Obama admin OK'd controversial rule over experts' objections
The Obama administration's controversial water rule was finalized over objections from the federal government's on-the-ground experts, who called the final rule "legally vulnerable" and "difficult" to implement, according to documents obtained by Greenwire.
Takings arguments bubble up as Calif. cuts water rights
In drought-stricken California, lawyers are asking a simple question with a complicated answer: Can the state take away water rights? At issue is the U.S. Constitution's 5th Amendment, which says no property shall be taken without just compensation. If California gets more aggressive in requiring irrigation districts -- and particularly so-called senior rights holders, whose claim to divert and use water dates back more than a century -- to curtail water use, some property rights lawyers think they can sue the state.
Sage grouse latest win for greens in sweeping listing pact
The Bureau of Land Management has beefed up sage grouse protections on some 50 million acres of the West. The Agriculture Department has spent hundreds of millions of dollars to preserve and enhance the bird's habitat. Western governors have signed executive orders to prioritize the bird's welfare.
Former Exelon CEO Rowe: Shutting down struggling nukes is 'the proper market-driven answer'
CHICAGO -- Former Exelon CEO John Rowe sat down with EnergyWire last week during the Energy Thought Summit in Chicago to discuss the state of the nuclear industry, U.S. EPA's Clean Power Plan and other changes confronting the utility industry.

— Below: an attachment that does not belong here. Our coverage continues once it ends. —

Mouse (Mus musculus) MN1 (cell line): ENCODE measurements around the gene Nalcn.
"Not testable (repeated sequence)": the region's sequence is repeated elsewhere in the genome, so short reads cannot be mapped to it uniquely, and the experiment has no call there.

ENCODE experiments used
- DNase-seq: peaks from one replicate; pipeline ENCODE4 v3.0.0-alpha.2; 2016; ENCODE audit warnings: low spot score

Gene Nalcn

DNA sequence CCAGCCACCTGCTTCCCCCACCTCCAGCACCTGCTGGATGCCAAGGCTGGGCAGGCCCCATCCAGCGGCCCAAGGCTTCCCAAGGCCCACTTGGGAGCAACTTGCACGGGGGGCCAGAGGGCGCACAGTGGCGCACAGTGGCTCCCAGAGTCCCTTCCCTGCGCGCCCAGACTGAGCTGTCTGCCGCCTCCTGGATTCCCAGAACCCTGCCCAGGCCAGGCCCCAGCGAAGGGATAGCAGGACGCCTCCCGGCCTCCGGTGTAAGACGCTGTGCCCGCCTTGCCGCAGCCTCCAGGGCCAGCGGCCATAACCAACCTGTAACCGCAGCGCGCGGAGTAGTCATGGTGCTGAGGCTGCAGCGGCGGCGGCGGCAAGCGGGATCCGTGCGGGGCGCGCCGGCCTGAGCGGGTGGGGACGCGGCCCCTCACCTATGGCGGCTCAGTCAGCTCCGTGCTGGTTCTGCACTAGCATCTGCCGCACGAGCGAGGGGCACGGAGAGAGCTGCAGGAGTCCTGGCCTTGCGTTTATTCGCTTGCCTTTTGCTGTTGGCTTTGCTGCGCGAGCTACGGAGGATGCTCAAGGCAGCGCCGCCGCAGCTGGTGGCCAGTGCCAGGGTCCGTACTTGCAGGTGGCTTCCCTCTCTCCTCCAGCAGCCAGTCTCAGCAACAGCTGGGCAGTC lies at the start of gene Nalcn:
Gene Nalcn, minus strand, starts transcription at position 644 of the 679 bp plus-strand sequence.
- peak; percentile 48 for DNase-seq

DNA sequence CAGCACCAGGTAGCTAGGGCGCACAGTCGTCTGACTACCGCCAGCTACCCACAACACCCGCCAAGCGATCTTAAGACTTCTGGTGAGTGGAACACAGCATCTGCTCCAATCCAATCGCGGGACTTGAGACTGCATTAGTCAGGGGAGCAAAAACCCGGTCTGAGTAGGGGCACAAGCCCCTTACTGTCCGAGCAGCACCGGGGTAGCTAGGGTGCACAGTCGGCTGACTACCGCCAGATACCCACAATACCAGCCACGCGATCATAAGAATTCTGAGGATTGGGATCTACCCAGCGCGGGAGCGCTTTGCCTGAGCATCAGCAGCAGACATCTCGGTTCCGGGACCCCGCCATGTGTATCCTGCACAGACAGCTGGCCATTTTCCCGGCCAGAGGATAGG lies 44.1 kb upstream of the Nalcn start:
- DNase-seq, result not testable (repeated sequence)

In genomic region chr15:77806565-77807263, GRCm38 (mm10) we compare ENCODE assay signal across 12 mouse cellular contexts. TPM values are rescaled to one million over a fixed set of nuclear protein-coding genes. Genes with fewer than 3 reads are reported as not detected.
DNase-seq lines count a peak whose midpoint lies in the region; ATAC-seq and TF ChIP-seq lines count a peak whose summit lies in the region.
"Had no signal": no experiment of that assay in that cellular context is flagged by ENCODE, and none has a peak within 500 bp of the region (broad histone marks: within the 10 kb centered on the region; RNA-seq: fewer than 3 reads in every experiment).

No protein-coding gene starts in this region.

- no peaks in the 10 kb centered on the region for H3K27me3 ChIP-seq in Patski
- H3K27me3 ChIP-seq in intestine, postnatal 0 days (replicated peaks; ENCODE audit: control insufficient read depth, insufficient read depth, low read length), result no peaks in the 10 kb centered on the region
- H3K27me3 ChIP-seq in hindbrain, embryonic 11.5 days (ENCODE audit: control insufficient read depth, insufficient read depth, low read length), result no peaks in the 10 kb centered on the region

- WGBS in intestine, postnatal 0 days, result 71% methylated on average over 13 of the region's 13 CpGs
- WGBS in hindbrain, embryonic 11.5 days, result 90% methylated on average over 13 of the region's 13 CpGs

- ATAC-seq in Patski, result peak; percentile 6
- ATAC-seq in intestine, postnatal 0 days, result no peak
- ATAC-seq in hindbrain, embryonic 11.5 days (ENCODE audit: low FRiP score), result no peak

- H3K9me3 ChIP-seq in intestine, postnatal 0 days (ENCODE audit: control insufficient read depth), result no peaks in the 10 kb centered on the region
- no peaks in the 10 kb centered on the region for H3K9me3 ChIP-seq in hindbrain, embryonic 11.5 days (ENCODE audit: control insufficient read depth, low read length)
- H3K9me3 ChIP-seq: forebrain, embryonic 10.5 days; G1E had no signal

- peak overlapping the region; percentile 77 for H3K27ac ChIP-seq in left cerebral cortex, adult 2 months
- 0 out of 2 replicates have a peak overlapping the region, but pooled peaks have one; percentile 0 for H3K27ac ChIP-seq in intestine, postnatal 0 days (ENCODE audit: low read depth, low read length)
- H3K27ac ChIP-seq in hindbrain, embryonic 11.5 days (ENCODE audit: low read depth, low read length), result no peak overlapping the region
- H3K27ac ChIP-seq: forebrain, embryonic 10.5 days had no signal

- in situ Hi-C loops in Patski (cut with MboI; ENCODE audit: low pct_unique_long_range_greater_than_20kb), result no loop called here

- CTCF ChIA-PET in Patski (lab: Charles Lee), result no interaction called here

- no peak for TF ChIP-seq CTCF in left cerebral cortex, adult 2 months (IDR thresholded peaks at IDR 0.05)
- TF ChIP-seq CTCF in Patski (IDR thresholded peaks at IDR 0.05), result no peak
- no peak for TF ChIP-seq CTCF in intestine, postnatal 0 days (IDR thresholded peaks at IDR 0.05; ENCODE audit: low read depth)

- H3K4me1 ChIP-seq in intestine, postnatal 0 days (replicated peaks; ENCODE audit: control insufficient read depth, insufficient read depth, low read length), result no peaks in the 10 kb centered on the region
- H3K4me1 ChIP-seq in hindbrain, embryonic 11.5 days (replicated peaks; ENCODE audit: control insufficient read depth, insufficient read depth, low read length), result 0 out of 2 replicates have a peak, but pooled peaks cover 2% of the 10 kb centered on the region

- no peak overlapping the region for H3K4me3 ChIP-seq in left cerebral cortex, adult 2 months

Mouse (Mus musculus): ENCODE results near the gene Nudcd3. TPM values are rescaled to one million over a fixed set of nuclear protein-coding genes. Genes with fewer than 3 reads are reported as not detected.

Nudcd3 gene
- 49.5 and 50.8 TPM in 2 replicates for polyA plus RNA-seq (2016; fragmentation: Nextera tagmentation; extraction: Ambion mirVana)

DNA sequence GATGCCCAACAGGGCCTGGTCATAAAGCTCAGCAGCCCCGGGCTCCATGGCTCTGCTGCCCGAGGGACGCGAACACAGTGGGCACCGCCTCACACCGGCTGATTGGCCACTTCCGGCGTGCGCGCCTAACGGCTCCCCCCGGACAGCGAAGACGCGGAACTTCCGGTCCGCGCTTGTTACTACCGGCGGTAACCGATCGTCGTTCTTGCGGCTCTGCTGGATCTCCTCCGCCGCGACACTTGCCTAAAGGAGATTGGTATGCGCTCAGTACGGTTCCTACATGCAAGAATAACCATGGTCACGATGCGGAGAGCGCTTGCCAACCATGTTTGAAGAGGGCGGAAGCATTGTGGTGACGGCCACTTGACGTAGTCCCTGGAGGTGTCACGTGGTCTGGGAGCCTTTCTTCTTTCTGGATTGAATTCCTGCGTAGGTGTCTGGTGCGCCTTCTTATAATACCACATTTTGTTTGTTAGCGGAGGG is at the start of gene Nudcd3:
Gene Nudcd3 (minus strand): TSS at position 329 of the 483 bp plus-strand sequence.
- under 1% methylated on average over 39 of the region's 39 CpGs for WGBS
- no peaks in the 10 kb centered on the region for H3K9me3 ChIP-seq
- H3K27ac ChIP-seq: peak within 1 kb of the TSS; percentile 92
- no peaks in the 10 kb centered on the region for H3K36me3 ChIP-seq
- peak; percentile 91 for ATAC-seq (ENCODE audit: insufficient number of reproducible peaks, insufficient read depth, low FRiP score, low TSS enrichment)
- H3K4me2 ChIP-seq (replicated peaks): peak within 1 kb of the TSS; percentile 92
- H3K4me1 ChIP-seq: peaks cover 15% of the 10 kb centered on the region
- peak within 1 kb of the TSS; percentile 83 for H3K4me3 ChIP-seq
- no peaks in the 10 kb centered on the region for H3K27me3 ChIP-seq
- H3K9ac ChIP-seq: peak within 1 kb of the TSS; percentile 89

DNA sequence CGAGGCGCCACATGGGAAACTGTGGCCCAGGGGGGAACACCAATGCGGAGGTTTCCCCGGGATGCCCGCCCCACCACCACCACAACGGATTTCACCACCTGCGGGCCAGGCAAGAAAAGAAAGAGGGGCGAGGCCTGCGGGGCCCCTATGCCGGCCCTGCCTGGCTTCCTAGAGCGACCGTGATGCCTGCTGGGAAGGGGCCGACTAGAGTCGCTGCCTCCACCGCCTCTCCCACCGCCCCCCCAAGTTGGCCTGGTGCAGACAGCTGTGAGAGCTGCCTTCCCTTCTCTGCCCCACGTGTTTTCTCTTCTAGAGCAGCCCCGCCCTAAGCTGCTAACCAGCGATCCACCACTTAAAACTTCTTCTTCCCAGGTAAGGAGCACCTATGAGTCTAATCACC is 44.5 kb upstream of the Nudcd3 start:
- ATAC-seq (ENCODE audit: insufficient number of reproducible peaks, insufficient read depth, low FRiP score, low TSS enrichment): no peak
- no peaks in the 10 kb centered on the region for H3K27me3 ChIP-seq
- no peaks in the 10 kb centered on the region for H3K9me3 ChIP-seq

Timing is the element most likely to change in EPA's final Clean Power Plan
In countless meetings on the Clean Power Plan with states and energy companies, the most common plea to U.S. EPA has been for more time. More time to work on plans, more time to allow coal plants to retire and more time to move toward final goals. It's an easy concession for EPA -- one that could go a long way toward ensuring flexibility under the rule without undercutting climate goals, knowledgeable observers say.
Clinton vows to make U.S. 'clean energy superpower'
Hillary Clinton yesterday unveiled the first portion of her presidential campaign's energy agenda, vowing an aggressive expansion of the nation's renewable energy production while taking aim at the Republican primary field over the GOP's widespread skepticism of climate science.
Senate debate limps on after weekend detour
The Senate continues to slog through procedural votes on its multiyear transportation bill, after internal Republican dissent and presidential politics boiled over during a rare Sunday session.